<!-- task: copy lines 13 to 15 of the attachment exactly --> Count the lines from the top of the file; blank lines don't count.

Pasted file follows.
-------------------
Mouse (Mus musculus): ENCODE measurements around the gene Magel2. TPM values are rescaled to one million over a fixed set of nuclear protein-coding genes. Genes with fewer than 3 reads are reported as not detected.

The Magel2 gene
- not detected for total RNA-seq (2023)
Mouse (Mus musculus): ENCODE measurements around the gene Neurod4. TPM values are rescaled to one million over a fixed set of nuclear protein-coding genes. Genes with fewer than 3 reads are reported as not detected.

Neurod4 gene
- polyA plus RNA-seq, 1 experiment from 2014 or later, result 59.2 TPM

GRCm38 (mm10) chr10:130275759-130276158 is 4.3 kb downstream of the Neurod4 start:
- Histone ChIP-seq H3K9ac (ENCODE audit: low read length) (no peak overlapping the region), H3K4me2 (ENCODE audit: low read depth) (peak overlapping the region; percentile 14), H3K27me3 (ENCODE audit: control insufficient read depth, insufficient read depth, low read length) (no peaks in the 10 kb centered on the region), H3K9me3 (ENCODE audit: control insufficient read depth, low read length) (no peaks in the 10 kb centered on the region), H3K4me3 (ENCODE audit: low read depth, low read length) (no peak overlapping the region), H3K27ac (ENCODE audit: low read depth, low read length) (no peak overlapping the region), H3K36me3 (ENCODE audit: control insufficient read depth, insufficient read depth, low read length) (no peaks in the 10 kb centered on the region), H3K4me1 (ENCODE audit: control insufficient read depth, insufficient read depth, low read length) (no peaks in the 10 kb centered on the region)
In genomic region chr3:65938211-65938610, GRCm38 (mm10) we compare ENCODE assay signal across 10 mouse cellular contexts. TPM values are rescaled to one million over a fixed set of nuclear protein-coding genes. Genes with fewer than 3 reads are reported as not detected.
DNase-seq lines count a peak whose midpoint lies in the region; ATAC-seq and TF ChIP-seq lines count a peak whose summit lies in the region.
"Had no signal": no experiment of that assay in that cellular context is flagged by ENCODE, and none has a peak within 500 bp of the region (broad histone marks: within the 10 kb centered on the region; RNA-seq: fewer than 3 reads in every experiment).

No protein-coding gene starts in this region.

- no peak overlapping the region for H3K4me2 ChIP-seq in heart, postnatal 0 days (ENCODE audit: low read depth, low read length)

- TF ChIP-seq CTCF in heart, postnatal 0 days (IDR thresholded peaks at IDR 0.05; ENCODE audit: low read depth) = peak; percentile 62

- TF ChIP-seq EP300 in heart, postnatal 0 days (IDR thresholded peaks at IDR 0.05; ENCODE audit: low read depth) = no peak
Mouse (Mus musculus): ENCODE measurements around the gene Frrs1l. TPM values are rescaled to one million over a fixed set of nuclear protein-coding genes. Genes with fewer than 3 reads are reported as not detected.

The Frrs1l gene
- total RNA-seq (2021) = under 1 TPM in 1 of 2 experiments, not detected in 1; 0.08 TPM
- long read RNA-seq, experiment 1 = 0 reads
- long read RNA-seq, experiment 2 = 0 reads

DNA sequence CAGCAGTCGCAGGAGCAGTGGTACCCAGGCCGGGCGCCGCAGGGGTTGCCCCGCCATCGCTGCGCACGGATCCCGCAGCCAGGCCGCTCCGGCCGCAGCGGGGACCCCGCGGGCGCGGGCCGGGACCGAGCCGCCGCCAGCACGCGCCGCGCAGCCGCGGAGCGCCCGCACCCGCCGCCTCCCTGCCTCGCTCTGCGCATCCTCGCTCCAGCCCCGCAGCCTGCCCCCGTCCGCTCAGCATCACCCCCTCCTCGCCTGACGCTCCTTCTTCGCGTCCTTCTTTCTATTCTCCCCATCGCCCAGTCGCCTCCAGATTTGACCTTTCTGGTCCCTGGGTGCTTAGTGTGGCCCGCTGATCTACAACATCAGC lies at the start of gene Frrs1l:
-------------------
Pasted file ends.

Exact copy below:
- no peak overlapping the region for H3K4me2 ChIP-seq in heart, postnatal 0 days (ENCODE audit: low read depth, low read length)

- TF ChIP-seq CTCF in heart, postnatal 0 days (IDR thresholded peaks at IDR 0.05; ENCODE audit: low read depth) = peak; percentile 62

- TF ChIP-seq EP300 in heart, postnatal 0 days (IDR thresholded peaks at IDR 0.05; ENCODE audit: low read depth) = no peak